Holt said that their qualifications and the ability to build relationships mean they can “be involved with a project from day one through production.” They develop and leverage relationships with customers where trust can be built. “Speed to market is at the forefront of a customer’s mind. They either have an existing product to get to market, or they are re-developing or replacing a product,” Holt said. She added that putting a number on a quote is one thing, but “To execute and deliver on that and exceed the expectation, that’s what we strive to do.” That builds trust, she said.
Holt declared the most important thing to the company is the customers, “without them, we wouldn’t be here.”
They provide services throughout the supply chain. They serve Tier 1 and Tier 2 suppliers at the Seattle location. “There are a few we are working with as Tier 1 suppliers, but the rest are Tier 2,” Holt said. She noted that their customers include foundries and the investment casting industry, saying “Investment Casting is based on the lost-wax casting process that utilizes an expendable pattern to create a mold into which molten metal is poured.” At Quickparts, they 3D print the pattern.
How resilient are 3D-printed items? Holt said that when 3D printing started, it wasn’t that great. But in 2023, you can print an end-use production part for a boat, plane, or truck. Holt said that Roboze has taken this ability to the next level due to its investment in materials. “Customers now have access to resins with 3D printing that includes speed—they can get super composite materials that perform at a high level,” she said.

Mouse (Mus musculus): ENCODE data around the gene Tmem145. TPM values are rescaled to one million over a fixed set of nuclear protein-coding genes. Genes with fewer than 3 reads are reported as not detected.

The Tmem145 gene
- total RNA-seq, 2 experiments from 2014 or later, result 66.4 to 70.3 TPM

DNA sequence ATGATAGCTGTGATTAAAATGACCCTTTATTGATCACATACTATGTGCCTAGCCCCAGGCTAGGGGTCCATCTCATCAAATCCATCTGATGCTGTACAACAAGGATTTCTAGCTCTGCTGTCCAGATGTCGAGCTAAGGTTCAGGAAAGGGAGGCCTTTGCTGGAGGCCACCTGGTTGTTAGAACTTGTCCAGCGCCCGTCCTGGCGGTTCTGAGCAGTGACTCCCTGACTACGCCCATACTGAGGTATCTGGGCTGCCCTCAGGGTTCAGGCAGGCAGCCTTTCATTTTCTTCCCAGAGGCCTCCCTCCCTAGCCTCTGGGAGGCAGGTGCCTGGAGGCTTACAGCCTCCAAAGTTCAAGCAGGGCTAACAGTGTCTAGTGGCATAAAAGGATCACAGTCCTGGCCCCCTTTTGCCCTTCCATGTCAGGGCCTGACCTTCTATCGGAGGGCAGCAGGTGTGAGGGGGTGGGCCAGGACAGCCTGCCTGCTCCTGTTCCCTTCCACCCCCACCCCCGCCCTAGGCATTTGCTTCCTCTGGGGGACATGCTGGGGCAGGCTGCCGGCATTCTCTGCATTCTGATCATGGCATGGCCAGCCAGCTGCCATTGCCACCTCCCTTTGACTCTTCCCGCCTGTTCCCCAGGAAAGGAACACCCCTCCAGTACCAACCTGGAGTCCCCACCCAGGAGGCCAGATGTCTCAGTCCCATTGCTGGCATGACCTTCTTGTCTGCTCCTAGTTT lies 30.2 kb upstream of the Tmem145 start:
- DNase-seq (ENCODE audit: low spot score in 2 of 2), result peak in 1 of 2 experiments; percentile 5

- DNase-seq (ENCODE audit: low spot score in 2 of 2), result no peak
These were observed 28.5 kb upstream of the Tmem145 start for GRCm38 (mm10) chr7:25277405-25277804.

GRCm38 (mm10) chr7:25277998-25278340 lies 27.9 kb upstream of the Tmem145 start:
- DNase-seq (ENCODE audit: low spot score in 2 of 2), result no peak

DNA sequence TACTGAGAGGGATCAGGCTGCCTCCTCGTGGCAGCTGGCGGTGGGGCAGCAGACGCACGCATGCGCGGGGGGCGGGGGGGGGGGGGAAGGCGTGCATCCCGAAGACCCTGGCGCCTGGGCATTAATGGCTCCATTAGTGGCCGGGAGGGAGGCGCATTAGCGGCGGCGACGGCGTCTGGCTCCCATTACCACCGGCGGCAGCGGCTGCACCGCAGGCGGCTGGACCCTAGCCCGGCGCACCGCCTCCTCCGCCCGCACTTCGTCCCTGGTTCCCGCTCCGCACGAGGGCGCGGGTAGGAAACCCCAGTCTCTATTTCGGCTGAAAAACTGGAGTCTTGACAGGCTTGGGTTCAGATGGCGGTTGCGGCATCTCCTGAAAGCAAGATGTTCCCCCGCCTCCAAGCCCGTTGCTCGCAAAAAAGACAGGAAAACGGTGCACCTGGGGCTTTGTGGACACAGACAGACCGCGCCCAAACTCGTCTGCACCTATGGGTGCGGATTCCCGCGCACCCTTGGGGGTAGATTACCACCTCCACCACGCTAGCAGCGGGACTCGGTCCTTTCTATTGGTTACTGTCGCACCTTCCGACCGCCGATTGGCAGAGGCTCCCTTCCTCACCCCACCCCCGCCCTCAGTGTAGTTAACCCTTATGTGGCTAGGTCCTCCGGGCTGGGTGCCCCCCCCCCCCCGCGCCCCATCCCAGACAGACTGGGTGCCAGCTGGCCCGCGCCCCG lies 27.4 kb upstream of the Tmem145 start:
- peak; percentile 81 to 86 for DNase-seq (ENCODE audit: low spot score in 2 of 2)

Mikel said that additive manufacturing is the future, “We are seeing adoption over the last few years; it is easier, faster, and lower cost.” He shared that the advantage of additive manufacturing is to “Design parts so that plastic material is supported. The complexity of the parts you can manufacture with additives is significantly more. With additive manufacturing, you can keep building; simultaneously, it shortens the time and complexity of manufacturing.”
He added that there are no limits in additive manufacturing.
With aerospace regulations, “Additive in aerospace has grown significantly,” Mikel said. There are critical and non-critical parts, and “Additive is widely used for non-critical parts.” He said that over time with “lower costs, and disruption, and also the use of metal in additive parts, the adoption is slower with critical parts.”
But Mikel said that they use traditional manufacturing for applications that have yet to be ready for additives. In the case of mass production, “China is still the name of the game.” But he said that because most aerospace work is not mass production—it is lower runs, with higher control and protection, “You wouldn’t outsource to China.”